Applying Javascript thinking to AS3 – Anonymous functions

roy.k@wix.com | May 17th 2012 | ActionScript

When Wix started developing the HTML editor, many of the people whose full time job was AS3 development suddenly had to start developing in Javascript as well. We all dabbled in Javascript in our spare time, personal projects etc., but none of us had an opportunity to work full time on production quality code in Javascript before.
Interestingly, after some time in the new predicament, we all came up with the conclusion that there are a set of programming problems that are solved more elegantly when applying techniques that are more common to Javascript than to AS3. Specifically I’d like to discuss anonymous functions.

var f = function(){
    trace('I am a trace inside an anonymous function!')
};

f();

We all knew about anonymous functions before, but we purposefully didn’t use them. Our experience with passing around functions as arguments was that of hard to read and hard to debug code. To battle these shortcomings we reduced to a minimum our usage of function arguments. Where they had to be used we adopted a very verbose strategy. For example, when handling events, we’d create a skeletal event handler that simply called the function that does all the action, thus augmenting readability.

button.addEvent(MouseEvent.CLICK, onMouseClick);
.
.
.
private function onMouseClick(ev:MouseEvent)
{
    openDialog();
}

private function openDialog()
{
    // do the actual dialog opening here.
}

In the above example, it is obvious from the code that clicking on the button opens a dialog. If the dialog’s logic was inside the event handler, it may have taken some code reading to figure out what’s happening. Worse still, if I decided to change the mouse click action but still wanted to retain the dialog opening logic, I’d have to start touching the dialog opening code to do so, risking bugs.
This frame of thought very often kept us with two degrees of separation from a chance to use anonymous functions. For the most part of our AS3 experience, we managed to do quite well without them. However, due to Javascript’s nature, we continuously encountered problems in the new project that are solved much more elegantly with anonymous functions, and avoiding them became a serious burden.

The case for Anonymous functions

An Asynchronous action is a piece of code that executes independently of your normal application flow. Common asynchronous scenarios are a need to call a server, a need to delay an action, wait for some resource to load, etc.

Here’s a simple piece of code, that synchronously creates a list of buttons from some sort of a description class.

private function createButtons(buttonsInfo:Array):void
{
	var buttons:Array = new Array();

	for (var i:int=0; i<buttonsInfo.length; i++)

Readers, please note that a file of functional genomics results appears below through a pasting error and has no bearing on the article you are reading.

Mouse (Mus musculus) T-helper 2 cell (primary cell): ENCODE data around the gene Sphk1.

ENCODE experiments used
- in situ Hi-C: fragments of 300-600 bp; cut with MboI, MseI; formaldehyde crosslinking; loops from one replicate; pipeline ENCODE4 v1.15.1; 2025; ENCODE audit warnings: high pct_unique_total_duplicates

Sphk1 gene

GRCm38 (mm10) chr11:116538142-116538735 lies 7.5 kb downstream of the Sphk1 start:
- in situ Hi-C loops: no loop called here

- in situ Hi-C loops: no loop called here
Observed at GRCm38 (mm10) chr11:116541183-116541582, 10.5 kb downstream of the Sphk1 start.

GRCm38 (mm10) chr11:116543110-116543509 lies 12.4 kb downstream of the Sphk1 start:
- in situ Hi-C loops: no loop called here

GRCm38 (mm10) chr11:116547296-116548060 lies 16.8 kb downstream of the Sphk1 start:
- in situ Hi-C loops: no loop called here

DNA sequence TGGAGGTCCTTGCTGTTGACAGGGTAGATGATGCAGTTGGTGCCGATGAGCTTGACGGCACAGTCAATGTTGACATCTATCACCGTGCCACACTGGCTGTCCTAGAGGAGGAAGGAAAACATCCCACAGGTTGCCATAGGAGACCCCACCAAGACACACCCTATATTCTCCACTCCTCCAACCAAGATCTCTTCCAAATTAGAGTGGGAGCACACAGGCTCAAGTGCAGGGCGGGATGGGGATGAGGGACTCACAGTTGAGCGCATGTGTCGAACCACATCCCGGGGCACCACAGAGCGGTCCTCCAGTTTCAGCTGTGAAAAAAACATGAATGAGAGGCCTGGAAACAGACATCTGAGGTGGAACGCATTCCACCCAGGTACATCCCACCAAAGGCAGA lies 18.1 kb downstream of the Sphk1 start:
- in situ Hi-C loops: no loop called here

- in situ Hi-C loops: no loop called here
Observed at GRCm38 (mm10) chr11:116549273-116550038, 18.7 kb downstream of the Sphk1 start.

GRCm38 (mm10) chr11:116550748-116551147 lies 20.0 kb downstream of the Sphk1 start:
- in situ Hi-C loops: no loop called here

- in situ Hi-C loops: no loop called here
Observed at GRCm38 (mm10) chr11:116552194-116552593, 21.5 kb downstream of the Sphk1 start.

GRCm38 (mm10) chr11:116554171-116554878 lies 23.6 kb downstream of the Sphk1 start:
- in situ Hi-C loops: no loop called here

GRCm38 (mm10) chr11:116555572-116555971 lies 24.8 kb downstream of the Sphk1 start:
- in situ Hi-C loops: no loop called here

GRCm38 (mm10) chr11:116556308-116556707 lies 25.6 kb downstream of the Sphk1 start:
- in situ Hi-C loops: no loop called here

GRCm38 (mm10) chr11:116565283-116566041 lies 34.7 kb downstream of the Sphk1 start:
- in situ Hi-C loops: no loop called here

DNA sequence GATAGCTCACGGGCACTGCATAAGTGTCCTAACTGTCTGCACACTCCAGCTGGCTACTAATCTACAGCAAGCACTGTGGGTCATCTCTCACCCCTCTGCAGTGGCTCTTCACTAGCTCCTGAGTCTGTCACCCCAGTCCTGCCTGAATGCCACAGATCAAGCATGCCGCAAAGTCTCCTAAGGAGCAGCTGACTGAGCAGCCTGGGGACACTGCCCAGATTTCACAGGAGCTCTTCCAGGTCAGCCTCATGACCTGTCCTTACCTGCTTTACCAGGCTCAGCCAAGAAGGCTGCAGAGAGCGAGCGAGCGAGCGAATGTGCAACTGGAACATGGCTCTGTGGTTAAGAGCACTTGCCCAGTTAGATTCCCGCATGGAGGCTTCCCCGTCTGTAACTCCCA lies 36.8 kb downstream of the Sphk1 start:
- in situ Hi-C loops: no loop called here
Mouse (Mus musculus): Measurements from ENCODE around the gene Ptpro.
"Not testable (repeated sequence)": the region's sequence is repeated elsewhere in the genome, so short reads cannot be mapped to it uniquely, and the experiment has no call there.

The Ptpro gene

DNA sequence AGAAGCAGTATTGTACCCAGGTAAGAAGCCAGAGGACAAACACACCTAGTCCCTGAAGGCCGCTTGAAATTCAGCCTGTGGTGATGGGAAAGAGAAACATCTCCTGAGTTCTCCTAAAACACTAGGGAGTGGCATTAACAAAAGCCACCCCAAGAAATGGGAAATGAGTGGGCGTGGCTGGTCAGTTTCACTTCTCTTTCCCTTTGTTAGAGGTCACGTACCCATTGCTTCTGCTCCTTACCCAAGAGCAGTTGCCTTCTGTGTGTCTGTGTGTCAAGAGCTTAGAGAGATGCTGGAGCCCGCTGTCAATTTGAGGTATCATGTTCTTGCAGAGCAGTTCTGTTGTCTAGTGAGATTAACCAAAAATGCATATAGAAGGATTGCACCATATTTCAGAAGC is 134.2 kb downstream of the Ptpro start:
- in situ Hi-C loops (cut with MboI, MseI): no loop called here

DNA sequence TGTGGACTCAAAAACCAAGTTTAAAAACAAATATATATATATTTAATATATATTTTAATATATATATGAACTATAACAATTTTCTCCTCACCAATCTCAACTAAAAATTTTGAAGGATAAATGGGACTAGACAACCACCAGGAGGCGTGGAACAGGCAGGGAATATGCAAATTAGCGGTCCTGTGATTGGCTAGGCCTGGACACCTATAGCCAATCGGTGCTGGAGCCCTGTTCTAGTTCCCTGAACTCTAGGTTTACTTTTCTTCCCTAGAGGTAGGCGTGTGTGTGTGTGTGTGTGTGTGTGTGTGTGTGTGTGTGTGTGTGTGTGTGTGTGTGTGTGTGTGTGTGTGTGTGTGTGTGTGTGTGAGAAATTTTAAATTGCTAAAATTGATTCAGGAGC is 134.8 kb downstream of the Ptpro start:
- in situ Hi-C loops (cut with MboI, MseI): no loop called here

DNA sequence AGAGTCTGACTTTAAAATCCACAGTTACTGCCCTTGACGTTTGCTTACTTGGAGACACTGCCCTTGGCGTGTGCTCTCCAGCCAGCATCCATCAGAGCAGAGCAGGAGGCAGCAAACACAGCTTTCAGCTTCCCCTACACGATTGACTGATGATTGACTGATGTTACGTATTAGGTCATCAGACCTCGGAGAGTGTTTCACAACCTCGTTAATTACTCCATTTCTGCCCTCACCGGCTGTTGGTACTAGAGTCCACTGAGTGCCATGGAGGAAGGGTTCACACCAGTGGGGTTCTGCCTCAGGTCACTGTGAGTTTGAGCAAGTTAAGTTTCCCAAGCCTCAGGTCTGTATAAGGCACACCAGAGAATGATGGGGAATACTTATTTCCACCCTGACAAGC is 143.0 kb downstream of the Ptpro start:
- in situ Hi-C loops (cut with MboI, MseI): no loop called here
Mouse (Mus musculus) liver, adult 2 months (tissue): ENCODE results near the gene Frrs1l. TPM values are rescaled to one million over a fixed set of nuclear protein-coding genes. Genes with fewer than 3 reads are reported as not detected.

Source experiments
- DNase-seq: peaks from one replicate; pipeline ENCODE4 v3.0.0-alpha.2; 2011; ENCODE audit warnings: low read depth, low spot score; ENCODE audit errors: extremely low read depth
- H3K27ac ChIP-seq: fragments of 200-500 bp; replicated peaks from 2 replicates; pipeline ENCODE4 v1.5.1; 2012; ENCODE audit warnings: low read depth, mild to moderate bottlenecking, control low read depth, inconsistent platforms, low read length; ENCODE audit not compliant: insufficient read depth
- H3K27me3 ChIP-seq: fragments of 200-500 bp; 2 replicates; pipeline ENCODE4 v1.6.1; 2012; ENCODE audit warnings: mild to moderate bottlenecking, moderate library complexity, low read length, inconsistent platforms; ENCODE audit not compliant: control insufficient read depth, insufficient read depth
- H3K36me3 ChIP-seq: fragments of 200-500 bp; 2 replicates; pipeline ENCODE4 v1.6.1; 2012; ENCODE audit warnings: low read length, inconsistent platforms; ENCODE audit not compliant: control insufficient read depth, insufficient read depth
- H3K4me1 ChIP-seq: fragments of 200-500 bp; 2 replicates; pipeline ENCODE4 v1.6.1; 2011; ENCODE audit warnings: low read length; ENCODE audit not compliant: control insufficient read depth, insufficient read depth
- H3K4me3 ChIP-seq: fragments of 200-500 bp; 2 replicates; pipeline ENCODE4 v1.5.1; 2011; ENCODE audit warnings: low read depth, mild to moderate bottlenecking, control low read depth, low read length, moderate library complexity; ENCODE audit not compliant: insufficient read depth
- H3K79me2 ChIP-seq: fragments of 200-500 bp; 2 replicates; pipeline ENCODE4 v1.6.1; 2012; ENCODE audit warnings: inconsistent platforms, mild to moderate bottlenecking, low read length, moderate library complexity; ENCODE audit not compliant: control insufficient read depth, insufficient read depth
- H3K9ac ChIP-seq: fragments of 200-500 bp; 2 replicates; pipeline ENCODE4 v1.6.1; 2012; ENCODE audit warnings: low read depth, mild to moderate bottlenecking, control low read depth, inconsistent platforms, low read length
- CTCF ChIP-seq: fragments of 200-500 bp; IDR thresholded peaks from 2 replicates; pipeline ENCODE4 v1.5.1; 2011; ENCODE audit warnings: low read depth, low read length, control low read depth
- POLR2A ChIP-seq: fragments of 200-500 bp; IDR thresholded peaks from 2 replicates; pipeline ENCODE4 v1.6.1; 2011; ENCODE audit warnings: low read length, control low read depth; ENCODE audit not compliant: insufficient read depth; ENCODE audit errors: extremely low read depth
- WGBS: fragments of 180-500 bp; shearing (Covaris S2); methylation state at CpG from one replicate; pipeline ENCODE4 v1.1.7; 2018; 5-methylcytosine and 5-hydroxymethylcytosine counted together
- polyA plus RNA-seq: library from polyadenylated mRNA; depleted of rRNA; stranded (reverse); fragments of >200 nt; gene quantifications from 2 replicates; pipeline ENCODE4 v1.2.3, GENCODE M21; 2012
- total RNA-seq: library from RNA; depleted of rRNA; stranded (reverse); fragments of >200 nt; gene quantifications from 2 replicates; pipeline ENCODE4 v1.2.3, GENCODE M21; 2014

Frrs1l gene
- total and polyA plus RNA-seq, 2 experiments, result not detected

{
		var buttonData:Data = buttonsInfo[i] as Data;
		var button:Button = creator.create(buttonData);
		buttons.push(button);
	}

	showButtons(buttons);
}

Now, for some reason, the creator.create function suddenly becomes asynchronous, so I’ll have to rewrite the code to deal with this fact:

private var m_loadCount:int=0;
private var m_buttons:Array;

private function createButtons(buttonsInfo:Array):void
{
	m_loadCount = buttonsInfo.length;
	m_buttons = new Array();
	creator.addEventListener(Event.COMPLETE, onButtonCreated);
	for (var i:int=0; i<buttonsInfo.length; i++)
	{
		var buttonData:Data = buttonsInfo[i].
		creator.create(buttonData);
	}
}

private function onButtonCreated(ev:Event)
{
	var button:Button = ev.target.data as Button;
	m_buttons.push(button)
	m_loadCount--;
	if (m_loadCount==0)
	{
		showButtons(m_buttons);
	}
}

What’s that? Suddenly I have a bunch of new field variables that weren’t there before. In fact, for every piece of data that I am given in the createButtons function, I am going to need to remember it for the onButtonCreated. Worse still, if someone calls createButtons twice, before the loading is complete, I’m going to have to make sure that my new field variables support that. If they don’t, I’m going to have to start thinking of a smarter loading system.

Now, let’s see how the same code can be written using an anonymous function:

private function createButtons(buttonsInfo:Array):void
{
	var buttons:Array = new Array();

	creator.addEventListener(Event.COMPLETE, function(ev:Event){
		var button:Button = ev.target.data as Button;
        buttons.push(button)
		if (buttons.length==buttonsInfo.length)
		{
			showButtons(buttons);
		}
	});

	for (var i=0; i<buttonsInfo.length; i++)
	{
		var buttonData:Data = buttonsInfo[i].
		creator.create(buttonData);
	}
}

Suddenly, the complexity is reduced almost to the same level of the synchronous approach. The reason for the complexity was that the asynchronous nature of creator.create made me break up my original function, and I had to keep its context alive somehow until the buttons finish loading. Using the closure nature of anonymous function, though, the context is automagically stored for me, and I can write the entire code snippet as one cohesive unit again.

In other words, it is often the case with asynchronous actions that the context in which I want to execute the delayed action is the same context in which I executed the original action. Anonymous functions let me keep that context.

Anonymous functions are a great tool to bridge the gap when we have an unnatural context switch. If we find that the callback function is a natural extension of the original function, or that we have to pass around or store many of our local variables in order to recreate the context in which we previously existed, it may be the case that an anonymous function will do the trick more elegantly.


By roy.k@wix.com
Wix

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